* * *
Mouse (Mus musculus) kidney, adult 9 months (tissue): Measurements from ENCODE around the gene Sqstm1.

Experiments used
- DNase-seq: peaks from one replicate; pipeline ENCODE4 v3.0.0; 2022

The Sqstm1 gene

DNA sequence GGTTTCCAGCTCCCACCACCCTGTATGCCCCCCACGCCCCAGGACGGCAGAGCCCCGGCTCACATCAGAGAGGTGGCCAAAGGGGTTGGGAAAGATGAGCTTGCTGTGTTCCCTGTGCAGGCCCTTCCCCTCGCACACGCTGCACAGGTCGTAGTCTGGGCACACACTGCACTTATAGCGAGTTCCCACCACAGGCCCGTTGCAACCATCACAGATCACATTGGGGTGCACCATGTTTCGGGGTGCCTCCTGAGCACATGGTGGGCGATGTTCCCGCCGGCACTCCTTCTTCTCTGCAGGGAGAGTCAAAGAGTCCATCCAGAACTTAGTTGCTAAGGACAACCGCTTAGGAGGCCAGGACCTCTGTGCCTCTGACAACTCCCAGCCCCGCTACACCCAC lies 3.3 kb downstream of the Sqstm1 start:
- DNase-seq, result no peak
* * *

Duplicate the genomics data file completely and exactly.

Mouse (Mus musculus) kidney, adult 9 months (tissue): Measurements from ENCODE around the gene Sqstm1.

Experiments used
- DNase-seq: peaks from one replicate; pipeline ENCODE4 v3.0.0; 2022

The Sqstm1 gene

DNA sequence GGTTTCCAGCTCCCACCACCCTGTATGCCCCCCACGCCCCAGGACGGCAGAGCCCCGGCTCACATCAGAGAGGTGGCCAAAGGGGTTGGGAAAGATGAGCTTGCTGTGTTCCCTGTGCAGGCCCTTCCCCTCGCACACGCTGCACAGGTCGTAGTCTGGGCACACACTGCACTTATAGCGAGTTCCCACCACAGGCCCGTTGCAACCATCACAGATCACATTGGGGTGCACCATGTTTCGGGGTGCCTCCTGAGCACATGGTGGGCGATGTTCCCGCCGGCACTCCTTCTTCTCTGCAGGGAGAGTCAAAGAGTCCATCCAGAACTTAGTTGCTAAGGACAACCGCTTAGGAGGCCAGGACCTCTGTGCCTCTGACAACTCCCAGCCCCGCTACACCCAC lies 3.3 kb downstream of the Sqstm1 start:
- DNase-seq, result no peak